I can't remember if I've written about this before on my blog, so I'll be brief. Siobhan's family and mine both had more people around for the holidays than we ever do -- most of the time it's just us, or us and a few friends. So recreating the traditional holiday meal of either family would be way too much, let alone the superset that contains the union of both sets. In particular my family had the usual stuff plus an Italian course that was a meal in itself. (Post-surgery it's even harder to balance a big meal!) But we didn't want to leave anything out.
So we ended up with this plan. Thanksgiving is traditional but we split the stuffing up, half sage-onion and half sausage. Christmas Eve I make something Italian (ravioli, baked ziti, stromboli, braciole, sauce meat, manicotti, etc.). Christmas we have something we've never had before that we probably wouldn't otherwise have. New Year's Day I make something Italian again.
This year's Christmas Eve is also the day we're having friends over (scheduling a day wasn't easy, we've got some people with unpredictable job schedules and others going away) but it's also a work day so I'm keeping it simple with store-bought, but good quality, ravioli (Celentano). Christmas Day's plan is arancini: a Sicilian dish that somehow neither of us had ever heard of until we chanced to see it mentioned in (of all places) an episode of Diners, Drive-Ins, & Dives. How it happened that neither of us had heard of it, I can't guess. New Year's Day will also be relatively simple: sauce meat (pork, beef, and sausage cooked in sauce until it's falling apart tender) with a little spaghetti. Next year I'll probably go back to the more elaborate stromboli and braciole type stuff.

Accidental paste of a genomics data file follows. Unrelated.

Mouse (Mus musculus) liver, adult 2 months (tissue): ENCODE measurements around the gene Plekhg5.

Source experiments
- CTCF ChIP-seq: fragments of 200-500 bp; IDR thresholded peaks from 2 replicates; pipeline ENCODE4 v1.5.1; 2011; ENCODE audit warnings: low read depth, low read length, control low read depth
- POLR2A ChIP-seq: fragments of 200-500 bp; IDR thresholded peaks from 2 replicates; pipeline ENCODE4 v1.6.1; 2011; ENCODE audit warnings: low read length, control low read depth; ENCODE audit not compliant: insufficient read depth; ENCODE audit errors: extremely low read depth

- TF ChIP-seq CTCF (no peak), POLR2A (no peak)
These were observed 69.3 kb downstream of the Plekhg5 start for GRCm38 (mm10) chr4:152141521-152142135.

I won't do a whole blog post about this because I already have, so instead, here's an obligatory rant, added to today's post at no extra cost. Keep Christ in Christmas: get him out of my solstice! If you want to whine about incursions into your holidays, pick one that you didn't already steal first, Mr. Black Pot. Go celebrate Christ's birthday in the spring when it actually happened, and leave us alone -- or share the holiday you stole with the people you stole it from, and stop complaining.
This also gives me an excuse to link you to a most excellently funny (because it's true) essay posted on a friend's blog: We've Got To Stop The War On Saturnalia. Read it. Laugh.